The Consortium for Resilient Young Children (CRYC) launched a new virtual program for early childhood professionals and families as they balance all the new transitions and stresses from the COVID-19 pandemic. Focusing on children birth to age 5, CRYC has traditionally offered coaching and consultation services to child care programs. In response to the COVID-19 pandemic- CRYC is expanding access to their programming.
Bouncing Forward is a new set of resources and programming that is flexible and virtual. Bouncing Forward provides opportunities for professionals and parents to gain some practical guidance on lessening the impact of stress and adversity being experienced by so many during this pandemic. For more information or to register for Bouncing Forward events email firstname.lastname@example.org. Joining Forces is pleased to collaborate with CRYC on this exciting effort!
This guide is intended to help professionals engage parents and caregivers in supportive conversations that assess risks and needs, with the ultimate goal of supporting family wellness. Establishing rapport and using the tips outlined on the guide will help build trust, even if the conversation must happen virtually. It may take multiple conversations for parents or caregivers to feel safe enough to share their concerns or ask for help. Across our region, providers have been using these strategies to regularly engage families.
If you have questions about the guide or would like additional training in motivational interviewing basics, please contact the Joining Forces for Children training team at email@example.com.
The Joining Forces for Children Early Childhood Channel “Messages of Hope” work group created 5 tip sheets for building resilience with children. These tip sheets outline easy, every day actions that help children build resiliency and develop strong, stable relationships. We know that creating safe, stable nurturing relationships are the key to helping kids overcome life’s challenges. Many parents and caregiver will find they’re already doing many of these things! The work group hopes these tip sheets will help parents and caregivers feel confident in helping children build resilience skills.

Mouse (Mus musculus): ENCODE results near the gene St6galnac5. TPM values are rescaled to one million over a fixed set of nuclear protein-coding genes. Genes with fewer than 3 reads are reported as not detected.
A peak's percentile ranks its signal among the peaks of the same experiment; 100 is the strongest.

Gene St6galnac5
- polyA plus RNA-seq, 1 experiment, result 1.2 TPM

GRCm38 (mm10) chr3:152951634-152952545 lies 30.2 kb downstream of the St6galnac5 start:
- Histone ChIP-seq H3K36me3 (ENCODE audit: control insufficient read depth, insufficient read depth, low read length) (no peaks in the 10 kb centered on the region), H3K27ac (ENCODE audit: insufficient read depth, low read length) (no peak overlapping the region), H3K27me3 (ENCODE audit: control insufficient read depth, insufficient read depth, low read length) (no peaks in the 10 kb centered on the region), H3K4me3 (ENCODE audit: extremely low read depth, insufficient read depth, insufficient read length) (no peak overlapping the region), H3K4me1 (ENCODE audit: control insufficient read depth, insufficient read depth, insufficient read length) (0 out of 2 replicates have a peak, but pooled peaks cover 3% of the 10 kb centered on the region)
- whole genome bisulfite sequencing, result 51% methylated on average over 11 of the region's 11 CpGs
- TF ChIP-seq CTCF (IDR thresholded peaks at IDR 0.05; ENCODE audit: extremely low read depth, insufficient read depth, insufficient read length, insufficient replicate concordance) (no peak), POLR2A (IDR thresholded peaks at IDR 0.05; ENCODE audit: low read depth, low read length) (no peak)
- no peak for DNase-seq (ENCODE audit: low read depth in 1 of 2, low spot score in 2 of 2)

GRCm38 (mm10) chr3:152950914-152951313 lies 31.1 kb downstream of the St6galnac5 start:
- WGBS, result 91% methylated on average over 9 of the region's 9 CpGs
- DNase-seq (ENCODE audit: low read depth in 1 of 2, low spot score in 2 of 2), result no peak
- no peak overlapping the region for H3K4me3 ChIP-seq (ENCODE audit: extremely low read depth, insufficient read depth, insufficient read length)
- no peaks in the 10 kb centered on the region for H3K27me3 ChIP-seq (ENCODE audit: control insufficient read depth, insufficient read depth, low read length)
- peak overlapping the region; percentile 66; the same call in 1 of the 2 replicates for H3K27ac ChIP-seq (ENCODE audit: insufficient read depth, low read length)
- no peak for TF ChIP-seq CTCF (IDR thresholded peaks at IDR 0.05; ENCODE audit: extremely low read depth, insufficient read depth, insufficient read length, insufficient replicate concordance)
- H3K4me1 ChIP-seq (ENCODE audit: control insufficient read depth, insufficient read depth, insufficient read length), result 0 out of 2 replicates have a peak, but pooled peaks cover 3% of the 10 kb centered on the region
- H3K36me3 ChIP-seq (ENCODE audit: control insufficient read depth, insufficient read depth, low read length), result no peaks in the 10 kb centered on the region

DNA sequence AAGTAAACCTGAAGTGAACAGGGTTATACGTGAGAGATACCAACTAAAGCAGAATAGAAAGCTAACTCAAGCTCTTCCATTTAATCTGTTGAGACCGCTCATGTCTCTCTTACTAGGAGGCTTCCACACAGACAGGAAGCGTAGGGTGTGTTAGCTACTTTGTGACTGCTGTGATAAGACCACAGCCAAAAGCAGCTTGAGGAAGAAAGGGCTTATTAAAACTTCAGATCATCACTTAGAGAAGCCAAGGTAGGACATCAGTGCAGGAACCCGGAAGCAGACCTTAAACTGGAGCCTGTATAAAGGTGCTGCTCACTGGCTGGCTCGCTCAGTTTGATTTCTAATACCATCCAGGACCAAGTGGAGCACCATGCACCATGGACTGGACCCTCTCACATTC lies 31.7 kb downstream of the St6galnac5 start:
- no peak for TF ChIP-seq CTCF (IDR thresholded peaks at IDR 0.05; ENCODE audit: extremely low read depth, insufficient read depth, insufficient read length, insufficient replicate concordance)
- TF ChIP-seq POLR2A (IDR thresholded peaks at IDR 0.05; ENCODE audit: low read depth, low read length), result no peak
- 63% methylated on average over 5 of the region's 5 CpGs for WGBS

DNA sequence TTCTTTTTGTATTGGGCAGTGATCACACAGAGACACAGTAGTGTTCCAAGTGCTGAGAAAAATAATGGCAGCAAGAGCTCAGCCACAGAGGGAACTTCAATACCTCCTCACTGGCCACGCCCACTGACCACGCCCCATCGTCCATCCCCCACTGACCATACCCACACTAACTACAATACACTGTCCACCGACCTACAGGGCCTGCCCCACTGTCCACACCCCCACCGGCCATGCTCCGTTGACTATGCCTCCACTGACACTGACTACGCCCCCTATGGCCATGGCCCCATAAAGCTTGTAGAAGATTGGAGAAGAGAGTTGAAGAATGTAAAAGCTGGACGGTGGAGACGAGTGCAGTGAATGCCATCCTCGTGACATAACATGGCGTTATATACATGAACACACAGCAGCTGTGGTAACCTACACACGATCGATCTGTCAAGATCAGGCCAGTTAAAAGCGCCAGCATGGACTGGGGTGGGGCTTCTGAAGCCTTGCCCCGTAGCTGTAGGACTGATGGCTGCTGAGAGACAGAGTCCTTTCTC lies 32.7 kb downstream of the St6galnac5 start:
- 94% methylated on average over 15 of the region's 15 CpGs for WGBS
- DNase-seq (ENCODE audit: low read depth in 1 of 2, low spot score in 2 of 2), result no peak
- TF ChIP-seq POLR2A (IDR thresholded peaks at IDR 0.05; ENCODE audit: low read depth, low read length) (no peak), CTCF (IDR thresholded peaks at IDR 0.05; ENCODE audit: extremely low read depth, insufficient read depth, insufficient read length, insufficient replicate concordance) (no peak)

Thank you to Julie Herrmann MS, LPCC-S, who led the work group through this production process and continues to serve on the Joining Forces for Children Steering Committee.
Researchers have found that when a person observes the experience of another person, the same areas of the brain light up as the person having the experience. Simply put, mirror neurons are linked to our ability to connect with other’s experiences and develop empathy. This resource lists 5 ways parents and caregivers can help a child deescalate by using a “mirror” technique called co-regulating.
Resilience is the ability to grow and learn from overwhelming, challenging situations- whether it’s maintaining hopefulness in the face of COVID-19 or daily parenting challenges and stresses, or BOTH. This ability is not something you either have or you don’t, it’s learned through our experiences and those around us. This resource page outlines 5 ways parents and caregivers can intentionally focus on building internal resilience!
Feeling connected to people can be a big motivator to keep going, especially when times are
hard. Our circles of support – whether it be family, friends, coworkers, teammates, church
members, or others – help us to manage stress and feel less alone. This tip sheet explores WHY social connections are a key component to maintaining resiliency for you and your family!
Whether it is COVID-19 or some other stressful situation, behaviors you see on the outside are
only the “tip of the iceberg”. The feelings underneath can be overwhelming, especially for adolescents and teens. This tip sheet helps teens explore what’s “below the surface” when they’re feeling stressed and overwhelmed and alone.